I now turn to our view of our economic prospects. As long as our inflation rate remains excessive and our external balance in deficit, we cannot sustain a significant expansion of public spending or personal consumption.
The sectors providing the main contribution to growth will be manufacturing investment, North Sea oil and gas, and net exports of manufactures. The most important sector for employment and potential growth in output this year is industry. Many of the conditions are right for increasing the share of British industry in markets both in the United Kingdom and abroad. The rise in import costs occasioned by last year's depreciation of the pound has largely been absorbed and the rate of inflation in industrial input prices is falling. Labour costs under the incomes policy have been rising more slowly this year than among many of our competitors. Exports are often more profitable than sales in the depressed home market; spare capacity exists for taking advantage of opportunities.
The vital factor is the extent to which advantage is taken of these opportunities. It is no use having the potential to produce and sell more if that potential is not realised. Last year, our trade performance was disappointing. After raising our share of world trade in manufactures in 1975, we appear to have lost some ground in 1976.
Exports of goods and services for the United Kingdom are expected to rise at 5½ per cent. in volume between the first halves of this year and next. These may possibly be considered cautious assumptions; certainly the right conditions exist for us to better the performance assumed, and we should be very pleased to see these assumptions confounded by a surge in production as British industry regains ground from its competitors. Full employment and a substantial rise in living standards in Britain depend on success of this kind.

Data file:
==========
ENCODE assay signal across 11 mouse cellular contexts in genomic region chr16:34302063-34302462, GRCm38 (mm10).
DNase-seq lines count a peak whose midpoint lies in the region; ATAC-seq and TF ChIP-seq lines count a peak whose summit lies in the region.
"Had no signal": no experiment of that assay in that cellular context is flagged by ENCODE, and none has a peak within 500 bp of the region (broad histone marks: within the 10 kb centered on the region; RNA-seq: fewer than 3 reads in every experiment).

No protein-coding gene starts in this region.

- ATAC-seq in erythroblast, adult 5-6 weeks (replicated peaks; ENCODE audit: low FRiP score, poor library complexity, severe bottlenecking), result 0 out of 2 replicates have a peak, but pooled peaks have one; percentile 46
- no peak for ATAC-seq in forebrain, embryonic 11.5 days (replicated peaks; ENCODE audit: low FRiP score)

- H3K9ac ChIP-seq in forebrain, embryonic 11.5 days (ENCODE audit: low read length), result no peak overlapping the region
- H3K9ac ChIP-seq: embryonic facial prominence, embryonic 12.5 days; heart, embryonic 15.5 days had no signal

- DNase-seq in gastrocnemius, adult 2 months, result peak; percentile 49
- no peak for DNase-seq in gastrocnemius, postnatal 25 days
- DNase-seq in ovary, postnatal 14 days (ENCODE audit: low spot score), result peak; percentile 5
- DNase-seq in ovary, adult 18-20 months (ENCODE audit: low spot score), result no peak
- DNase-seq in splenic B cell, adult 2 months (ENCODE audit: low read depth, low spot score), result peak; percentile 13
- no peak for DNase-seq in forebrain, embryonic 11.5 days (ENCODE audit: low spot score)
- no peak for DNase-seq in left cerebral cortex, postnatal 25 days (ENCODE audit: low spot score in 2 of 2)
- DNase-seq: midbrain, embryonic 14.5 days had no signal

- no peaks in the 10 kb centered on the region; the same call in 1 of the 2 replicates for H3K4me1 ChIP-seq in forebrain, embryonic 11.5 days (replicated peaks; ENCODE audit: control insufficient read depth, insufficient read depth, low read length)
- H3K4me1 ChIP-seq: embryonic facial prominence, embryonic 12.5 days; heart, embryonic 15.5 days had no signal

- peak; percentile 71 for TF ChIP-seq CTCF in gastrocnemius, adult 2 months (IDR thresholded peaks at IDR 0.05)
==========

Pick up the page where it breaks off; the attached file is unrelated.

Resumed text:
But no Finance Bill can ordain these things. Its measures can only strengthen conditions in which an improvement in industrial output, net exports and living standards can occur, and that is what this Bill aims to do.
Industry needs to press ahead with its planned increase in investment and to take full advantage of opportunities to consolidate and expand its export markets; and the banking system must concentrate on providing industry with the financial support it needs. At the same time, it is essential that people at work continue to moderate their pay increases, and this means that the TUC and the Government must reach a further pay agreement for the period after 31st July when the current agreement runs out.
I was gratified to note that the right hon. and learned Member for Surrey, East (Sir G. Howe) agreed with what I have just said—at least, I think he agreed with it—because I saw a letter he wrote to the Chairman of the Trade Union Advisory Committee of the East Surrey Conservative Association. I assume he manages to find the odd Conservative trade unionist in East Surrey. I understand why he did not write to any in South Wales, for example—